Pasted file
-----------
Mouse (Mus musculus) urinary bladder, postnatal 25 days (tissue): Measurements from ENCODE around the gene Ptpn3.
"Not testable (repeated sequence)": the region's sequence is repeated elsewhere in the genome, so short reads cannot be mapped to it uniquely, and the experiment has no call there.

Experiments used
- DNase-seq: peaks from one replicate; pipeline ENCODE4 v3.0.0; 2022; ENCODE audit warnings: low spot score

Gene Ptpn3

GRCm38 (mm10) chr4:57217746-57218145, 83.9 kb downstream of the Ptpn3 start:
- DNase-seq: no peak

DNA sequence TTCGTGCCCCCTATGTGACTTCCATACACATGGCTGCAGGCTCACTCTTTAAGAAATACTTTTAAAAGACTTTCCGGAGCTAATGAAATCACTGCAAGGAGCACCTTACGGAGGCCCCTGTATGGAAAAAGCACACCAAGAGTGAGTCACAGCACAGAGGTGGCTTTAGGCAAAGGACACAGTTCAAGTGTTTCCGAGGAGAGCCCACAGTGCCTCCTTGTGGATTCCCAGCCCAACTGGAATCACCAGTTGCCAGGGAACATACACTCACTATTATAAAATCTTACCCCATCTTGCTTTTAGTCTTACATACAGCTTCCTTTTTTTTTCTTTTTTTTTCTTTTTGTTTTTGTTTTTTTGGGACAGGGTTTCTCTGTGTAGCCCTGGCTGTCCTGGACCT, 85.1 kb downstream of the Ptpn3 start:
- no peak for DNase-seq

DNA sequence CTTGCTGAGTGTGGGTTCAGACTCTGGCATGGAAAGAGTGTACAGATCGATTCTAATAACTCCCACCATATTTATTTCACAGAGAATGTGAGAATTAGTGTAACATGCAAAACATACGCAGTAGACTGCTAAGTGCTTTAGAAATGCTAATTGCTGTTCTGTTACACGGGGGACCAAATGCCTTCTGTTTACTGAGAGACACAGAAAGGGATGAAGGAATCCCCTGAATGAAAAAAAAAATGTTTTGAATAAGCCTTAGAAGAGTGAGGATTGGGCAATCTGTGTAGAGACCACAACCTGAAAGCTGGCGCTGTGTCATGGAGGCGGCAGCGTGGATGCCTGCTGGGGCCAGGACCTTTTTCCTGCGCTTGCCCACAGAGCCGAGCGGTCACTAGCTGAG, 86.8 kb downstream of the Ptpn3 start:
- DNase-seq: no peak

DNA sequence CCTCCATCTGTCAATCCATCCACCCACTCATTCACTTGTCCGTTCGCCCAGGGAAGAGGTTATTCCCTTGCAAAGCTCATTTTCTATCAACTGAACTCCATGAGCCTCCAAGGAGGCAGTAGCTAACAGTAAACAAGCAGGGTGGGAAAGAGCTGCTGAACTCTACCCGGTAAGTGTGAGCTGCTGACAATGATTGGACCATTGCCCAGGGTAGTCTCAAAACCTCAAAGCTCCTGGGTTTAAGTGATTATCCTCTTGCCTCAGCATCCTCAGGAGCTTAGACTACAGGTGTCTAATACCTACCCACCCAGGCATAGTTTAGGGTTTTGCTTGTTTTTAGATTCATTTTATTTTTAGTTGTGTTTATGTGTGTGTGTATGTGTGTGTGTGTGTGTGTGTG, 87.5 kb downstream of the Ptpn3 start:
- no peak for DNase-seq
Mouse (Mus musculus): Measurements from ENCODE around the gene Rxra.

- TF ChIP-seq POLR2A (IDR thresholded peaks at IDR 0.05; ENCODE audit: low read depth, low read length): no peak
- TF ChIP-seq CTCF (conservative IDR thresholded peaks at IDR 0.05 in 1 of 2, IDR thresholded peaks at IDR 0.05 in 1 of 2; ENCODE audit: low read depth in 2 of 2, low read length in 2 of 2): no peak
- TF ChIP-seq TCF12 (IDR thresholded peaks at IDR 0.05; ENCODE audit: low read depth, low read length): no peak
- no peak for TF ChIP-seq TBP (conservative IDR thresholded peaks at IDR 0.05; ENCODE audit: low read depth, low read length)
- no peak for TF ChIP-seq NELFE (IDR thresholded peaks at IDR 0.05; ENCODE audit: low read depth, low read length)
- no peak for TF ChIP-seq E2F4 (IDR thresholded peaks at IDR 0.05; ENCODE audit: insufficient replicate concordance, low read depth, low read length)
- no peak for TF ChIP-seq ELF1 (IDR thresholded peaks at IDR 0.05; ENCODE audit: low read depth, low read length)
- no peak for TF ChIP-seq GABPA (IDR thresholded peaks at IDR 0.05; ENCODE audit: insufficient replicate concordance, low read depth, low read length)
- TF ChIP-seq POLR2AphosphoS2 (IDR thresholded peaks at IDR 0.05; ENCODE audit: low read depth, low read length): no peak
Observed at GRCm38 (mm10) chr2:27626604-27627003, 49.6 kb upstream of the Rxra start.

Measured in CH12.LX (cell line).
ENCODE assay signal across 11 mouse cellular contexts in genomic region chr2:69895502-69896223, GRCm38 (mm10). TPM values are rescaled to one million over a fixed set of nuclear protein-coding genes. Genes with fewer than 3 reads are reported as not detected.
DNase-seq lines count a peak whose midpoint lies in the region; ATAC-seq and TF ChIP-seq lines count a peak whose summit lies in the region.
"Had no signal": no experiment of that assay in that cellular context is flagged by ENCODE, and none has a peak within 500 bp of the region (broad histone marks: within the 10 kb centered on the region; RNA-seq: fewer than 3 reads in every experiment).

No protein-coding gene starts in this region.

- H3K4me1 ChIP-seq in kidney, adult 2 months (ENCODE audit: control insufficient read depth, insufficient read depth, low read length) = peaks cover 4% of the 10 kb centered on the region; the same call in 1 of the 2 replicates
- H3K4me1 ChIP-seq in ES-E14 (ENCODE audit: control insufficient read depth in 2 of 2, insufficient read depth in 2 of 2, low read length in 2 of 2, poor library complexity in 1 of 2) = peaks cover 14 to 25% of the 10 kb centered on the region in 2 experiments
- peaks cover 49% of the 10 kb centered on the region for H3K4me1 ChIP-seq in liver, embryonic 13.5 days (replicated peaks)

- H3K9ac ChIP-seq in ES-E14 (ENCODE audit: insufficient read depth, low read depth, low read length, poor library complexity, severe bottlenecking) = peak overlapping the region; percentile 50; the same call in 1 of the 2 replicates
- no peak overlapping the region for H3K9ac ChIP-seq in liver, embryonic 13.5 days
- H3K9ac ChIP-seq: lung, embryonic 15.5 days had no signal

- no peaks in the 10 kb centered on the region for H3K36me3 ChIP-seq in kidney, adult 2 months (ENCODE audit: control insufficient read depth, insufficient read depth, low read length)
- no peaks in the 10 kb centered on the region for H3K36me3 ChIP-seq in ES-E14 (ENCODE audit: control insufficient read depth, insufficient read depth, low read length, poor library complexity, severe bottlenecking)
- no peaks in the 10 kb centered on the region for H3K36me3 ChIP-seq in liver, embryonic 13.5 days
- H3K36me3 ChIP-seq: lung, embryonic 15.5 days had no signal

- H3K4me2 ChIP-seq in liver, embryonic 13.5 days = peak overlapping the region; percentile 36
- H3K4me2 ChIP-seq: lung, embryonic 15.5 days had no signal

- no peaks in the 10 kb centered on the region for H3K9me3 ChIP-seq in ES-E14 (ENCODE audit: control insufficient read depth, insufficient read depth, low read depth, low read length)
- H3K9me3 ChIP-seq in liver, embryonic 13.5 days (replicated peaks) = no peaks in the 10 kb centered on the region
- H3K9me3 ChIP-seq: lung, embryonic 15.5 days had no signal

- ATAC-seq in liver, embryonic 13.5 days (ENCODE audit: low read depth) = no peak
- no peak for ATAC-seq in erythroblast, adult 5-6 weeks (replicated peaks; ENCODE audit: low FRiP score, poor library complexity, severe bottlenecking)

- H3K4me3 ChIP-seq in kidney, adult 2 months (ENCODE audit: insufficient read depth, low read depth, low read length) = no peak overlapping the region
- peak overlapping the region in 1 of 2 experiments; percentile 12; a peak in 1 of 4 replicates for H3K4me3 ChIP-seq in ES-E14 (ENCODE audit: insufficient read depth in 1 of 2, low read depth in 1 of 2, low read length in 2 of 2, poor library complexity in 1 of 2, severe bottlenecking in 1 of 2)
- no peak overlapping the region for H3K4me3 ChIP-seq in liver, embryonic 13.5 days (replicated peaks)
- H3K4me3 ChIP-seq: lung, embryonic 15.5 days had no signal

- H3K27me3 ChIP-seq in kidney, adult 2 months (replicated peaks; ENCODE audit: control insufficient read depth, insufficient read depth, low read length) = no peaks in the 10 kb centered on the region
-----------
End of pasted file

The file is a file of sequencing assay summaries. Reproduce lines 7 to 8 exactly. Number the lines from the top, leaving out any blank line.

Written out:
- DNase-seq: no peak

DNA sequence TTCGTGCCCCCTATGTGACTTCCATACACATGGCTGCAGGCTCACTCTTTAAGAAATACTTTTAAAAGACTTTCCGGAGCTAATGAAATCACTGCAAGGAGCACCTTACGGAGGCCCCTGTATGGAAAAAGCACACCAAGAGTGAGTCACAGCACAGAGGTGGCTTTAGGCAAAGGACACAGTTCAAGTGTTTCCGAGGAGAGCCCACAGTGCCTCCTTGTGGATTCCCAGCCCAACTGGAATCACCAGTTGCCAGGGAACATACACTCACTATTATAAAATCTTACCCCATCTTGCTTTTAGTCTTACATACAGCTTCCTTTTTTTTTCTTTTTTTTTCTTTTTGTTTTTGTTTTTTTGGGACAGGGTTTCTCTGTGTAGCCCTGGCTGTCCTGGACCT, 85.1 kb downstream of the Ptpn3 start: